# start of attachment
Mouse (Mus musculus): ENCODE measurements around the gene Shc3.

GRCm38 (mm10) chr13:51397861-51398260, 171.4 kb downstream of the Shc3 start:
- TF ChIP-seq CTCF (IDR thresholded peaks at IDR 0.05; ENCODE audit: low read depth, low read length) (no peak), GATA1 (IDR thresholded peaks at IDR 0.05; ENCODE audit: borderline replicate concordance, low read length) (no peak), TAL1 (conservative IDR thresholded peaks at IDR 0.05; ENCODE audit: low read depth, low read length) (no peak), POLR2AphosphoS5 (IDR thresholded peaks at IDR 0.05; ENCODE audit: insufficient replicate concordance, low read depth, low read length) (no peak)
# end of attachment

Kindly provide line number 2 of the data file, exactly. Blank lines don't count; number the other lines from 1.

GRCm38 (mm10) chr13:51397861-51398260, 171.4 kb downstream of the Shc3 start: